Ireland’s climate change policy: a perfect storm of confusion and denial

Danny Healy-Rae holds forth in the Dail.

When Ireland’s Taoiseach (Prime Minister) Enda Kenny addressed the Paris Climate Summit last December, he declared that Ireland was committed to playing its part in the global push to tackle climate change, and, in line with E.U. targets, would reduce greenhouse gas emissions by 40 percent by 2030. “This requires action by everybody—big and small,” he said, “Ireland is determined to play its part.”

It was all going well, until Kenny disembarked from the stage and seemed to lose his message in the process. Speaking minutes later to the Irish media, he said that Ireland would not compromise its agricultural output and economic recovery for the “aggressive targets” of the European Union. His flip-flop drew widespread criticism, not least from Irish environmental groups. As Oisin Coughlin of Friends of the Earth put it, Kenny “effectively turned to the Irish media present, winked, and said to the audience back home: 'Don't worry, I didn't mean it.'”


Kenny’s contradictory remarks were, as we say here, an Irish solution to an Irish problem. The expression, which appears so often it has its own Wikipedia page, describes any official response to a controversial issue that is timid, half-baked and side-steps the fundamental issue. It has been used to describe all manner of positions taken by successive governments, where outright denial is much more appealing than positive action. Climate change, still an abstract concept in the Irish political psyche, has merited such a confused response.

If Enda Kenny’s Paris U-turn weren’t enough to confound the general public, consider Ireland’s twin targets for 2020: cutting greenhouse gas emissions by 20 percent and nearly doubling agri-food and fisheries production from 2008 levels. As agriculture is the largest source of Ireland’s greenhouse gas emissions, the government is on a glide path to spectacularly miss all E.U. and global emissions targets. The only hope of avoiding significant fines is to convince the European Union that Ireland is an exceptional case.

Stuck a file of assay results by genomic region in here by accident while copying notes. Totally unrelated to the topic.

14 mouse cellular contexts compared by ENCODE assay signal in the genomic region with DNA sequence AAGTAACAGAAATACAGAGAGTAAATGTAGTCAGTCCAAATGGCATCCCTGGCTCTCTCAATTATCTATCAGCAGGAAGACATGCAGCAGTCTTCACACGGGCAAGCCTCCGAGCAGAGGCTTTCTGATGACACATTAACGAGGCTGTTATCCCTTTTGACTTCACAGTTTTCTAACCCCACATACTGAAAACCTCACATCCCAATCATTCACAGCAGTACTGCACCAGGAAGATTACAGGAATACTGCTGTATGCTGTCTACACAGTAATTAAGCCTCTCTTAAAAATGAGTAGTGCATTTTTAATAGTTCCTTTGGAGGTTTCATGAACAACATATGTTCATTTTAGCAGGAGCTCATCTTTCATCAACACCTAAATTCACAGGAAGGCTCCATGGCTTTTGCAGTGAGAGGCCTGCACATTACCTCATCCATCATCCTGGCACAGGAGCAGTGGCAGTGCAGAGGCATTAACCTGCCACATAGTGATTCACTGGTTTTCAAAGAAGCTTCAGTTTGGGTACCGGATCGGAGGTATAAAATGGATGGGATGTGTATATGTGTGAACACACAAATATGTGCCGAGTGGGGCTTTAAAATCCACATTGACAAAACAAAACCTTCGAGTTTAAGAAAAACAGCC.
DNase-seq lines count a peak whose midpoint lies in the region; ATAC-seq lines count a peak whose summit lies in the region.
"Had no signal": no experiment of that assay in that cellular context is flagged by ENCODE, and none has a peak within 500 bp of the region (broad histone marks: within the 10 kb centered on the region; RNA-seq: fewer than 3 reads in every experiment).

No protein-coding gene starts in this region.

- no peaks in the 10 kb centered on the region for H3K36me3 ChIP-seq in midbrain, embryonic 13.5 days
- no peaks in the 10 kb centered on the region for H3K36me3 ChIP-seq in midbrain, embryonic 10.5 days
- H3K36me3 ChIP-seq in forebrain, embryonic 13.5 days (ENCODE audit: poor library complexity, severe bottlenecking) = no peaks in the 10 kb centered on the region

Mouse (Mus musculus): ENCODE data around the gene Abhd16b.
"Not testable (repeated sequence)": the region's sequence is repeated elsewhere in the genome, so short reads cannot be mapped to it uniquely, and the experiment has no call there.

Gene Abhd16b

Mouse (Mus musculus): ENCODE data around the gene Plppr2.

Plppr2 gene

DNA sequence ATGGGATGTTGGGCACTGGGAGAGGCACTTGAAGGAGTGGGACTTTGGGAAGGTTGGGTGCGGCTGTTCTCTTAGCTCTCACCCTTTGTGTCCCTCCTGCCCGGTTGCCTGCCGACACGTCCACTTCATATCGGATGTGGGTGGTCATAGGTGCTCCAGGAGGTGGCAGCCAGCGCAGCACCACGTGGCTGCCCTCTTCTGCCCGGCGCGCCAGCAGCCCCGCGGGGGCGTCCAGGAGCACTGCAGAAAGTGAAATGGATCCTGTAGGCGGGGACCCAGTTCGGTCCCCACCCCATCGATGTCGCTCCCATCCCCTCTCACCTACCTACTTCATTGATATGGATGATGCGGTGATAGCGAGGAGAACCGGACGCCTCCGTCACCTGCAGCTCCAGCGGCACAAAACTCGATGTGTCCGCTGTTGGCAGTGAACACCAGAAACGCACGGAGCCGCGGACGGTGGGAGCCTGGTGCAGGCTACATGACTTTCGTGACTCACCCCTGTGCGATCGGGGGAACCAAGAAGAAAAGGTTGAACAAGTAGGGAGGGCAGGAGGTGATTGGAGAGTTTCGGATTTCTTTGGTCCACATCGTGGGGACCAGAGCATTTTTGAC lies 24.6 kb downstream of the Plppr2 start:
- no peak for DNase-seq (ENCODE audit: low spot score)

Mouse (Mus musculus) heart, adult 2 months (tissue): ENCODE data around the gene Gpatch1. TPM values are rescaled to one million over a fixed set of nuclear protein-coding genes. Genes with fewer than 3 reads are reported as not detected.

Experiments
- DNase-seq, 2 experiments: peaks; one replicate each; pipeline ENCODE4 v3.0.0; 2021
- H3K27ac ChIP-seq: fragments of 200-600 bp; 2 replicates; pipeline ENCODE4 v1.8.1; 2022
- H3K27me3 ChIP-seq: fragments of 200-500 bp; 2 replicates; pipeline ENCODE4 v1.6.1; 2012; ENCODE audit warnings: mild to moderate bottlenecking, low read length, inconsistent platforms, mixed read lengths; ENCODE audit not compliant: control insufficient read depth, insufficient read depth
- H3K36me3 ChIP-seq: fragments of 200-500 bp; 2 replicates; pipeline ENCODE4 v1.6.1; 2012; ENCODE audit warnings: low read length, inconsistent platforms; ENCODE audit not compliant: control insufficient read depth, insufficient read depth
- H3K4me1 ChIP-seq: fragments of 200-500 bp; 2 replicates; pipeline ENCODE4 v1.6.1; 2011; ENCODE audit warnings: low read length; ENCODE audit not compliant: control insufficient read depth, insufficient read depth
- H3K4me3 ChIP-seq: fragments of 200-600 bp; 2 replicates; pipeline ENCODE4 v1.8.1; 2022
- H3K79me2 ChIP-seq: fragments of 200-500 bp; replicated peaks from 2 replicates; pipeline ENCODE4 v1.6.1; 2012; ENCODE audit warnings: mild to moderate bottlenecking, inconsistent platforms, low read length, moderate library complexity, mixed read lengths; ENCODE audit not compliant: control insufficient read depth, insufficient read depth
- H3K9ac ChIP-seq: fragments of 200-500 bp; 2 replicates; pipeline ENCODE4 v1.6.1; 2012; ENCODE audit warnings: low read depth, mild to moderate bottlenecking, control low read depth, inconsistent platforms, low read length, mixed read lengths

It’s unfortunate that the debate around climate change is often reduced to a sparring match between rural farmers and urban climatologists, each regarding the other as out of touch and unrealistic. The Irish Farmers Association has argued that you can’t replace 100,000 farmers with trees or threaten Ireland’s role in the future of global food security. Environmentalists have warned that you cannot compromise the planet in the name of capitalism.

There is a legitimate case to be made for growing a strong, sustainable strand of Ireland’s economy, but there is also an urgent need to address climate change. The storms that caused the devastating floods on Ireland’s west coast last December cost over $113 million in damage, with many forced to leave their homes. The U.K. Meterological office found that the unusually bad weather was seven times more likely to happen in a greenhouse gas-filled atmosphere.

The new Irish government, formed earlier this month, has pledged new environmental policy and a low-carbon future, but the promise is as vague as it is aspirational. The responsibility now belongs to Ireland’s new Minister for Communications and Climate Change, Denis Naughten. He was elected from a rural, farming constituency, and there is little chance he will make any significant challenges to the agricultural lobby.